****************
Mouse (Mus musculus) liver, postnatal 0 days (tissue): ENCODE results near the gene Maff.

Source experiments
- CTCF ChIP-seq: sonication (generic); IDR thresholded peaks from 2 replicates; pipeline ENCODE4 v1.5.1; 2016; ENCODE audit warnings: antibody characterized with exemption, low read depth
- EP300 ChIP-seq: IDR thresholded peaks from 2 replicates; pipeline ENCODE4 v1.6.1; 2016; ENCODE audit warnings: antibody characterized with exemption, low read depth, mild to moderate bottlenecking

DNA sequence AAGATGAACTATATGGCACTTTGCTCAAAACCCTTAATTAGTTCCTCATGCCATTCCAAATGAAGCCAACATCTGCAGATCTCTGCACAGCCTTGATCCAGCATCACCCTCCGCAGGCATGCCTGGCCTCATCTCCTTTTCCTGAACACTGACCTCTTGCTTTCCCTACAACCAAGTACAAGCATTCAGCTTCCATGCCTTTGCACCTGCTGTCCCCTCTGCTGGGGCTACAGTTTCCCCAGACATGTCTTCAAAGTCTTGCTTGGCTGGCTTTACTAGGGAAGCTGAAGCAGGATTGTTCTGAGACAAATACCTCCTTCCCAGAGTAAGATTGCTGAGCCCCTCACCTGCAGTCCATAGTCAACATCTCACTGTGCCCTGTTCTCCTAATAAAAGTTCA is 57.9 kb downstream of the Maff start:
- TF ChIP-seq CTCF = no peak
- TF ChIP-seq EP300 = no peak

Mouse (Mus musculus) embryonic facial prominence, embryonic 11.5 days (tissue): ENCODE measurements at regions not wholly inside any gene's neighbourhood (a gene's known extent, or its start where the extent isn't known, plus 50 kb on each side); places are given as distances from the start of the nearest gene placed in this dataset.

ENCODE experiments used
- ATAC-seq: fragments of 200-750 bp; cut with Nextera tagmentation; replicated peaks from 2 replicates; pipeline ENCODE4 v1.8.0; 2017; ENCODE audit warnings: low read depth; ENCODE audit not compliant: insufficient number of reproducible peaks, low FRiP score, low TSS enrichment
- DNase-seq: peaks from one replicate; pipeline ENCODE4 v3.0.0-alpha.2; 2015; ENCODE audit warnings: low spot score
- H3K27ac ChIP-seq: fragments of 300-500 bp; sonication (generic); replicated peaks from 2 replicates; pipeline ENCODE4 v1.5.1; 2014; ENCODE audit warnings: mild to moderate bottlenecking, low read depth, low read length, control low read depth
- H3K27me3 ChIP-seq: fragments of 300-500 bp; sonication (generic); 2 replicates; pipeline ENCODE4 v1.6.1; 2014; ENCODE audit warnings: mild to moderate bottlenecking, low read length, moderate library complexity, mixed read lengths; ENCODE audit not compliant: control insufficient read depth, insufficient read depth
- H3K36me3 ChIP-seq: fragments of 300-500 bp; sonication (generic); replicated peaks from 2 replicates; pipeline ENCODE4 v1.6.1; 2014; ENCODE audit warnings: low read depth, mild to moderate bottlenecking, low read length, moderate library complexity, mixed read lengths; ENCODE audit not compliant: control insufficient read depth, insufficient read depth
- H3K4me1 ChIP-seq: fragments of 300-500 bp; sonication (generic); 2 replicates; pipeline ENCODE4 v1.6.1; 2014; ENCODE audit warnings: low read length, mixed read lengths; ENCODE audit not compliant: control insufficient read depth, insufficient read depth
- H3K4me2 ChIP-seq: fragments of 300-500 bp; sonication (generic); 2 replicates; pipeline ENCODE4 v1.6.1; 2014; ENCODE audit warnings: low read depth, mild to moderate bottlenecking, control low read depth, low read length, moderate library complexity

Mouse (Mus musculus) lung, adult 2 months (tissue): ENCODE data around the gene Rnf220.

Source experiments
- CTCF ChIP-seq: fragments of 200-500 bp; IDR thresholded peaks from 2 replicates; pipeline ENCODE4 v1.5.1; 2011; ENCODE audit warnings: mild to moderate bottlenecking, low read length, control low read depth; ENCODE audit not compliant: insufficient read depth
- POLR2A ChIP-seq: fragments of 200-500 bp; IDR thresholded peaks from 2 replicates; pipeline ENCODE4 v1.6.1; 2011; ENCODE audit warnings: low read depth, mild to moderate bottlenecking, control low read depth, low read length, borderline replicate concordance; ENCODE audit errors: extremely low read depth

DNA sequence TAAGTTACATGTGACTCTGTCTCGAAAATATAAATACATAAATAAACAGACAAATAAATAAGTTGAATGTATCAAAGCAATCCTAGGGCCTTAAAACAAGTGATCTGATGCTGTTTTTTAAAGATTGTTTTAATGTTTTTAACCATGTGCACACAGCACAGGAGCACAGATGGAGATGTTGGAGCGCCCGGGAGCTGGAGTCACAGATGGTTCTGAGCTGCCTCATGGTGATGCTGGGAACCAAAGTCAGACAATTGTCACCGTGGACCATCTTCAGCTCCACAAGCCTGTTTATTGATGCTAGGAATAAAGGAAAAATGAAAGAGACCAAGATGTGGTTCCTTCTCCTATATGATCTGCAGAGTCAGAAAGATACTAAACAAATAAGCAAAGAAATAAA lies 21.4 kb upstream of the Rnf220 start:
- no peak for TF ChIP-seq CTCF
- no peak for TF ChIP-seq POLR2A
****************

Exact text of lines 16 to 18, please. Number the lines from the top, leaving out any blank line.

- H3K4me2 ChIP-seq: fragments of 300-500 bp; sonication (generic); 2 replicates; pipeline ENCODE4 v1.6.1; 2014; ENCODE audit warnings: low read depth, mild to moderate bottlenecking, control low read depth, low read length, moderate library complexity

Mouse (Mus musculus) lung, adult 2 months (tissue): ENCODE data around the gene Rnf220.

Source experiments